City of Refuge
A new novel offers an impassioned take on life in New Orleans in the wake of Katrina.
Lots of people brag about being good in a crisis: SJ Williams actually is. The widowed carpenter learns this to his sorrow in August of 2005. After the levees break in New Orleans, wiping out his Lower Ninth Ward neighborhood, Williams manages to get his sister to safety, and then spends two days ferrying people in a dinghy, rowing with a board and blistered hands.
Craig Donaldson, journalist, turns out to be a little less of a pillar of strength, but manages to get his family out of the city before hurricane Katrina hits.
Both men, though, are faced with the horrible uncertainty of what to do with themselves once the water recedes in Tom Piazza’s visceral new novel City of Refuge.
At its core, the novel attempts to answer a question Craig poses to himself: “ ‘What kind of a person?’ Craig wondered. ‘If you lived here, and lived through this, what kind of a person did it take to come back and get on a ladder and start making repairs?’ ”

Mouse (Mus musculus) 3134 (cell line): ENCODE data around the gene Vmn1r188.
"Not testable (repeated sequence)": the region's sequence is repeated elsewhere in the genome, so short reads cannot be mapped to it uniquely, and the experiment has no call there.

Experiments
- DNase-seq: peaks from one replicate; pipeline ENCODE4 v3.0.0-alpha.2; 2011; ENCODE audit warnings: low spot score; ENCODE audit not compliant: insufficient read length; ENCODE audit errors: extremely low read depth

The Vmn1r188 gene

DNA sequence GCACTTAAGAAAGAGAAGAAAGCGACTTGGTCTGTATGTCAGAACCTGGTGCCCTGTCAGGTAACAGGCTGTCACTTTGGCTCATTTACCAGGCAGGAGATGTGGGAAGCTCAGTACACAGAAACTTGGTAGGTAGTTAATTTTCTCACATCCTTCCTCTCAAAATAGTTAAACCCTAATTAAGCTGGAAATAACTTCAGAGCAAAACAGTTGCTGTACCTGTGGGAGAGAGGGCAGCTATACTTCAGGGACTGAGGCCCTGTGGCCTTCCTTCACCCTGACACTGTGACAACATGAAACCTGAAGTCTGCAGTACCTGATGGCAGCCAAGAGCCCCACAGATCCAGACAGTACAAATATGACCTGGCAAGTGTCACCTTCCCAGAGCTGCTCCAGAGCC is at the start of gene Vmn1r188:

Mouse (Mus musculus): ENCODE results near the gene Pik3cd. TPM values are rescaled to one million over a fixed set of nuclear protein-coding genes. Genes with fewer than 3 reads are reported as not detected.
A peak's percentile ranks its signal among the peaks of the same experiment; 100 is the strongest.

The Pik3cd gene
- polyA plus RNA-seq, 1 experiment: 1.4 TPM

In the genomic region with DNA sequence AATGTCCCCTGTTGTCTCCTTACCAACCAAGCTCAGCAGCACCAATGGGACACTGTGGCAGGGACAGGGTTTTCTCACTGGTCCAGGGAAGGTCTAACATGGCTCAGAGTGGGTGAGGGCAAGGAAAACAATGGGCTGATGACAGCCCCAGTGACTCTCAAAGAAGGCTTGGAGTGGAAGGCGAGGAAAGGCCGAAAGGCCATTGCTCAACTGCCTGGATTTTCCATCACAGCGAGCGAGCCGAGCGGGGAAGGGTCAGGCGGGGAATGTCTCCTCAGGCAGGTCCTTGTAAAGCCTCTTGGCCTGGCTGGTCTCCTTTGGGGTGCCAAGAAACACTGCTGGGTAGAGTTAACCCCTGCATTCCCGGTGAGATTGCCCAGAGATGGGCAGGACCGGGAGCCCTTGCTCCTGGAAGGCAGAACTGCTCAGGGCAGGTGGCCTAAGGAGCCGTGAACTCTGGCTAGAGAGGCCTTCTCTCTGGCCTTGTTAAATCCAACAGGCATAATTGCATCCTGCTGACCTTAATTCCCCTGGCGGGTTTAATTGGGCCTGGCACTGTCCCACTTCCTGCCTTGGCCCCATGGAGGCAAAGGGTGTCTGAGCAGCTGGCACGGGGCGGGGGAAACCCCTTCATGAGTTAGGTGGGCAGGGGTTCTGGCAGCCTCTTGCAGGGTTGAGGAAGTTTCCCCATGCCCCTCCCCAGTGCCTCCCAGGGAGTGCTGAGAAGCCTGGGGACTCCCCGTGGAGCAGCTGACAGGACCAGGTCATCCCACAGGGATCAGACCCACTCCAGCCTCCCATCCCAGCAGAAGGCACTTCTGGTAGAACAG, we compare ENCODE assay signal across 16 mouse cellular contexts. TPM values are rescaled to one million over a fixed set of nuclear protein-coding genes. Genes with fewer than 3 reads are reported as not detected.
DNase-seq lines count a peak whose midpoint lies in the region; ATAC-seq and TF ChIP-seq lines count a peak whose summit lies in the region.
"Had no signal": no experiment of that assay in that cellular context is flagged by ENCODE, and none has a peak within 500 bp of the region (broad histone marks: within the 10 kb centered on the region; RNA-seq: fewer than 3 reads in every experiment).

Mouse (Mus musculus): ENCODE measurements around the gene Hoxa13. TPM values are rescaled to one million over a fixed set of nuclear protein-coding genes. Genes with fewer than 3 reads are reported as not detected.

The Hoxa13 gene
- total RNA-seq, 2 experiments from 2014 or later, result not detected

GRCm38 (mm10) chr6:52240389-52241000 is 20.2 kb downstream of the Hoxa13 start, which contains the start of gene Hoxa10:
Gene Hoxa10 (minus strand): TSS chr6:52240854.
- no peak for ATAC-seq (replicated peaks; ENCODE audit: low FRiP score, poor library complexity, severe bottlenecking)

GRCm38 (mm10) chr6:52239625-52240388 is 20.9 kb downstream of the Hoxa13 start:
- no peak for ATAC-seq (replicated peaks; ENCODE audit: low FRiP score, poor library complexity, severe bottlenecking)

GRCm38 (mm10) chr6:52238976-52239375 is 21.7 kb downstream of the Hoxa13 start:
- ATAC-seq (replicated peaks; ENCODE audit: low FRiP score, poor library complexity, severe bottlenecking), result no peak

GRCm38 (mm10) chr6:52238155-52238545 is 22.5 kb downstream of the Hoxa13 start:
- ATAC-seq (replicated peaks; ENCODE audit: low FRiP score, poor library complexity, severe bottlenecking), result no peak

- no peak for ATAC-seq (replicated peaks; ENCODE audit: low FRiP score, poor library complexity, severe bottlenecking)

Piazza, a journalist and author who’s lived in New Orleans for well over a decade, first wrote about post-Katrina New Orleans in his 2006 nonfiction account of the city’s legacy, “Why New Orleans Matters.”
Published just months after the levees broke, it was an impassioned answer to those who wondered why the US should spend billions rebuilding New Orleans and those who felt the crime and corruption of the city outweighed its cultural gifts to the country.
That passion is in ample evidence in “City of Refuge,” which follows both men and their families in the days before and after the hurricane. Williams, his sister Lucy, and his nephew Wesley try to ride out the storm and eventually end up in Houston after a grueling ordeal in the floods and the Superdome. The Donaldsons wind up in Chicago, watching the catastrophe that befalls their adopted city from a distance.